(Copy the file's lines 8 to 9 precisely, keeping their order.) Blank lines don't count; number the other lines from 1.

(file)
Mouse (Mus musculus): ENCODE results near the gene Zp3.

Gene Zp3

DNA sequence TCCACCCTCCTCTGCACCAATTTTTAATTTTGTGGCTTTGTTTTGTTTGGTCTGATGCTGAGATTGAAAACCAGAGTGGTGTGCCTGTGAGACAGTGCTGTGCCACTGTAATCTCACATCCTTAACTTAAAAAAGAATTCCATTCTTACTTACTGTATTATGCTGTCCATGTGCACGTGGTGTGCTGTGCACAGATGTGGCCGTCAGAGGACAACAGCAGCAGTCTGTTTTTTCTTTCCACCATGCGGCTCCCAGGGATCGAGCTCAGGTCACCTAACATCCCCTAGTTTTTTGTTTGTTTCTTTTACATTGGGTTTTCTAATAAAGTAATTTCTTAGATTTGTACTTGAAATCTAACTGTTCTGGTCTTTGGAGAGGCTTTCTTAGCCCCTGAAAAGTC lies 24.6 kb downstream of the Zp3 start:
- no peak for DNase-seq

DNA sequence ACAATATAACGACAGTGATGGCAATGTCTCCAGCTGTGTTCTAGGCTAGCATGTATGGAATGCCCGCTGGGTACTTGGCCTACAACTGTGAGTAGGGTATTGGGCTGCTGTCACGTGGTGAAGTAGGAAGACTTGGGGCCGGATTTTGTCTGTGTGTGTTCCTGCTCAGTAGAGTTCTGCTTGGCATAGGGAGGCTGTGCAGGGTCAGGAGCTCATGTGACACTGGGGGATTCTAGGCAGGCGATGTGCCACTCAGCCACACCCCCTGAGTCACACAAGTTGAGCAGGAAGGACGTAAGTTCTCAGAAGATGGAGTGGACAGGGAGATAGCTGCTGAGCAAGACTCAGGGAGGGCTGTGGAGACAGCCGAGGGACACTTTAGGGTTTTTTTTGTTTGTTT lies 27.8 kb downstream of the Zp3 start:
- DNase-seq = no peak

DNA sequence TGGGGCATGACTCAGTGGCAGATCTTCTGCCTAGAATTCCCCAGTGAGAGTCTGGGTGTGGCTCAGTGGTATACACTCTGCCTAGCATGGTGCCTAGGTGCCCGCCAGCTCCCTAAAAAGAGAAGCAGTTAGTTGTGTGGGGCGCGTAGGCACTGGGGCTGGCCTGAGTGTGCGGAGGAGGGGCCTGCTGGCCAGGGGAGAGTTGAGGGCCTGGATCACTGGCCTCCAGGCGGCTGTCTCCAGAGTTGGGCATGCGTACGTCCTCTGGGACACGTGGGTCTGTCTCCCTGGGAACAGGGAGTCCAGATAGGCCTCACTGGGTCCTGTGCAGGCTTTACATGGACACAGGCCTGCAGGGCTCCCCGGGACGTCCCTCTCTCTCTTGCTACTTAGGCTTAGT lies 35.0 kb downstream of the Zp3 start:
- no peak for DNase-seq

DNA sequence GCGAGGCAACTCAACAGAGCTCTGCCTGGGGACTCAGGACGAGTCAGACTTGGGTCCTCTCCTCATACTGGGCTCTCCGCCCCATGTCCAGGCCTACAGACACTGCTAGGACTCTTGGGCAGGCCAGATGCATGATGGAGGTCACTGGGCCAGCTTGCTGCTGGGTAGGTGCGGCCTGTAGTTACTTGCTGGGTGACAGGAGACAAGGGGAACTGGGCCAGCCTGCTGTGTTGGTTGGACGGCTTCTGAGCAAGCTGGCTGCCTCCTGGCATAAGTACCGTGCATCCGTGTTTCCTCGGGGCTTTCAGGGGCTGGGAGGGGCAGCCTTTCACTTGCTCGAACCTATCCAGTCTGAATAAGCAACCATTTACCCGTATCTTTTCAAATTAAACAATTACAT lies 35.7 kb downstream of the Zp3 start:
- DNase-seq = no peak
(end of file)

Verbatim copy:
- no peak for DNase-seq

DNA sequence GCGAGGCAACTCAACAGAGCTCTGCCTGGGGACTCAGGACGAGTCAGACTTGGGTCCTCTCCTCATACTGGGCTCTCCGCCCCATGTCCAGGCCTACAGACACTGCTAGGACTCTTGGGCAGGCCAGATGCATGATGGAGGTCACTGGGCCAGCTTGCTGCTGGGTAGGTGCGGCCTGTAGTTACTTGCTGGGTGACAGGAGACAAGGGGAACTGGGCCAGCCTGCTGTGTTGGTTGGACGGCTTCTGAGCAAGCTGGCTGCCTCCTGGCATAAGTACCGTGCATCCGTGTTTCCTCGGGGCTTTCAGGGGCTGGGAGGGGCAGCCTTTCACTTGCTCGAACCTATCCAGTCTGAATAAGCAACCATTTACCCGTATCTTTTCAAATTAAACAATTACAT lies 35.7 kb downstream of the Zp3 start: